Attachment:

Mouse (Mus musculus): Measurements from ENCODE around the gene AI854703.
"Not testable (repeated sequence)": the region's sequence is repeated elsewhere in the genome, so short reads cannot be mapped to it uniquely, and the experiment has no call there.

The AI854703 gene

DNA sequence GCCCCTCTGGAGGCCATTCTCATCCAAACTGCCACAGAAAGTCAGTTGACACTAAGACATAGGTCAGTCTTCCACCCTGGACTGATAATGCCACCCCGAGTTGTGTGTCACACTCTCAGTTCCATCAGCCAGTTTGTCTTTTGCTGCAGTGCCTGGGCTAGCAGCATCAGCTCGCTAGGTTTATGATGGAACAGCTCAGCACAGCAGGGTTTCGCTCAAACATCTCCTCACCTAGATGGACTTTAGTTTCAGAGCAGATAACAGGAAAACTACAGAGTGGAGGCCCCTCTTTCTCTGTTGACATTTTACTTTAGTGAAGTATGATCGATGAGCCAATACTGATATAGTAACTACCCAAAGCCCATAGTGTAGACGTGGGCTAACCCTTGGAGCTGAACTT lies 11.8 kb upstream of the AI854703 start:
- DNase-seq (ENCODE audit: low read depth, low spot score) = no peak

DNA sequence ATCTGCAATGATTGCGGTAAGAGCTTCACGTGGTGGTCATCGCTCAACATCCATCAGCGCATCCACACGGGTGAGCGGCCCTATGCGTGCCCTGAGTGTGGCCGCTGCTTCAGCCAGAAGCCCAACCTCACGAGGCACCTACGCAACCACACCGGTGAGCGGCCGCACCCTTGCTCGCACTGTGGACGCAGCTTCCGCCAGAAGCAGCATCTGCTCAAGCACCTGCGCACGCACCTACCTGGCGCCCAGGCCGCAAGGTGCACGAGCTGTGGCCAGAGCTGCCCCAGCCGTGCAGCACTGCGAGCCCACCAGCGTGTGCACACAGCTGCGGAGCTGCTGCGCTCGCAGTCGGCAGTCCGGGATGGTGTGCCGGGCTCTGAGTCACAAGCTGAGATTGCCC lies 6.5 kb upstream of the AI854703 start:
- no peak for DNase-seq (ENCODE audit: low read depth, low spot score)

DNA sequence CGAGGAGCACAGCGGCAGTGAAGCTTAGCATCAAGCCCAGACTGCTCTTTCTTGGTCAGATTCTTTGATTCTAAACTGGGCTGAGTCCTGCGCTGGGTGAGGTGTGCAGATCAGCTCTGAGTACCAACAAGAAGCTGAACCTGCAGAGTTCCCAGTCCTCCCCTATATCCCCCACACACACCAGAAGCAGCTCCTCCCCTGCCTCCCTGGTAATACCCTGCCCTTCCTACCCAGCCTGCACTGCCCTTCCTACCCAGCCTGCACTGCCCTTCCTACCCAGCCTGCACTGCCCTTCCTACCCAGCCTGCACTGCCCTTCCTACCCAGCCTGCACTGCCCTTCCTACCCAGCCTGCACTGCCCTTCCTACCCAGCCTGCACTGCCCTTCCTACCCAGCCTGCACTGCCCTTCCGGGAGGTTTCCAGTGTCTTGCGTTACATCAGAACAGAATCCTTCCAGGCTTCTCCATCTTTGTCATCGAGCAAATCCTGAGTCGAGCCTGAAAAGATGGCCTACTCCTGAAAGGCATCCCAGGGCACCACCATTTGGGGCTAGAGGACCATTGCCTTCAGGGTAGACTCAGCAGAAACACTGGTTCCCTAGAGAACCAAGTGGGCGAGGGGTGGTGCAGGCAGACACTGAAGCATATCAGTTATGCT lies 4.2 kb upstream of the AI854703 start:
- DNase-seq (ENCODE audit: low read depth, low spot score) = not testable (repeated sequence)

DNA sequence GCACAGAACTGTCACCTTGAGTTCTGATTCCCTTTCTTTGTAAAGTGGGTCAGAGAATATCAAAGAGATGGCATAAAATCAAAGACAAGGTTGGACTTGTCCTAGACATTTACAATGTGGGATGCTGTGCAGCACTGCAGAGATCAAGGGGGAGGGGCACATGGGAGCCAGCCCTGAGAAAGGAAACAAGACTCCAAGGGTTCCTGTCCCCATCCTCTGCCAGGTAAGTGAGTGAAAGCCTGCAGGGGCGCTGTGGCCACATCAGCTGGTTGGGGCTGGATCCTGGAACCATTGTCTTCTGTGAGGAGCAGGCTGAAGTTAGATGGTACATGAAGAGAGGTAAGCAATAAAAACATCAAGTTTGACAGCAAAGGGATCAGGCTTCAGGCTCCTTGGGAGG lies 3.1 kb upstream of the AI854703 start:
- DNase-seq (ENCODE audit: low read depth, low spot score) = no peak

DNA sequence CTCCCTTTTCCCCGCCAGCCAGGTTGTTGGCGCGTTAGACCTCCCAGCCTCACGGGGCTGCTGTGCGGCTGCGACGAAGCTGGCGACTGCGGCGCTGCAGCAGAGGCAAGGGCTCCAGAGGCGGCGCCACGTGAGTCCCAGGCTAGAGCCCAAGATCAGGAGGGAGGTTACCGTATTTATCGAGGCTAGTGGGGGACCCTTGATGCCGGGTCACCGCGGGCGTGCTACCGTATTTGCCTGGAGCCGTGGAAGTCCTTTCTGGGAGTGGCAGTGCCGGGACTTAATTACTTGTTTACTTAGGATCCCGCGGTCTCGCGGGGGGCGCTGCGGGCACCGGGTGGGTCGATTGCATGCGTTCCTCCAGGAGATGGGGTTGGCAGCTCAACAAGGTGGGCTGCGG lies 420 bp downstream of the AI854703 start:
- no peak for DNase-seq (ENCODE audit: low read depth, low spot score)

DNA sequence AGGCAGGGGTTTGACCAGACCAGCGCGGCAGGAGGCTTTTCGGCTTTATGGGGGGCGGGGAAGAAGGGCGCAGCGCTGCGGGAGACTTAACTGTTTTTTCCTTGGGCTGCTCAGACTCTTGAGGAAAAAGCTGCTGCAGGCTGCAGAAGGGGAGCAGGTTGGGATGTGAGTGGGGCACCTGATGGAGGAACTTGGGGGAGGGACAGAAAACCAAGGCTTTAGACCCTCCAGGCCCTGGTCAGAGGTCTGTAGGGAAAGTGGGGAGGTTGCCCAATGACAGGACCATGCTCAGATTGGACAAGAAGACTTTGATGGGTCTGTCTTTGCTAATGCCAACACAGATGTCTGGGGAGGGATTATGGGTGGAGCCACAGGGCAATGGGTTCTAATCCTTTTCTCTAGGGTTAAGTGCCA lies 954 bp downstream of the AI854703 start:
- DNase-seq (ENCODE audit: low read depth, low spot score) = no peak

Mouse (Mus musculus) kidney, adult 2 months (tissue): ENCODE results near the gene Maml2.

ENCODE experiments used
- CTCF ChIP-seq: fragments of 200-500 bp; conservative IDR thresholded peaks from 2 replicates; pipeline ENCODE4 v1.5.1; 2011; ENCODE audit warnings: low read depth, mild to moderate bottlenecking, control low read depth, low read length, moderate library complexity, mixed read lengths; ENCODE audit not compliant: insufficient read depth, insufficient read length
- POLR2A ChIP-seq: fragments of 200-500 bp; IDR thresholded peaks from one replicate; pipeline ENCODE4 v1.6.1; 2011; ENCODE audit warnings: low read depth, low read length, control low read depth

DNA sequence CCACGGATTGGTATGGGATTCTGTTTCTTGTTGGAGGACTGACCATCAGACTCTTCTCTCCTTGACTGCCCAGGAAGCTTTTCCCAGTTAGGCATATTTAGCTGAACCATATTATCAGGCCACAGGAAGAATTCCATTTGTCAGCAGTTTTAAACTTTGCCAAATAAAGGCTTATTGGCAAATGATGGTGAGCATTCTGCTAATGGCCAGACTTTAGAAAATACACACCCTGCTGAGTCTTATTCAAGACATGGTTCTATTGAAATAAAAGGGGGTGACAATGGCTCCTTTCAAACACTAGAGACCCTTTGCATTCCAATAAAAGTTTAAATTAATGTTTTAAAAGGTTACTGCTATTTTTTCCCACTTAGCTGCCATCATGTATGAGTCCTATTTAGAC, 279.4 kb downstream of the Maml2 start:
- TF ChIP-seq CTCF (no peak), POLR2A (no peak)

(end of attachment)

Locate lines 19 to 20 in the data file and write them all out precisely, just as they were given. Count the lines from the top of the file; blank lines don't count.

- POLR2A ChIP-seq: fragments of 200-500 bp; IDR thresholded peaks from one replicate; pipeline ENCODE4 v1.6.1; 2011; ENCODE audit warnings: low read depth, low read length, control low read depth

DNA sequence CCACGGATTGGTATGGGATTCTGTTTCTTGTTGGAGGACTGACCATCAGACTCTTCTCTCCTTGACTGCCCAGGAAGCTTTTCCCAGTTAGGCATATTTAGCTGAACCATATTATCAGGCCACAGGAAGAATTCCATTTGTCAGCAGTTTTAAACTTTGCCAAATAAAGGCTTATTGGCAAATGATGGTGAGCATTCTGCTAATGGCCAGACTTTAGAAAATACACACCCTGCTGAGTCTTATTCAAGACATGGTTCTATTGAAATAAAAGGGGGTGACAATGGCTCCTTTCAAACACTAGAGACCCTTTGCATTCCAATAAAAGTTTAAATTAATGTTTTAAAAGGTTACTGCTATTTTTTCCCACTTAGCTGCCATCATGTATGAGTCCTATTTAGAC, 279.4 kb downstream of the Maml2 start: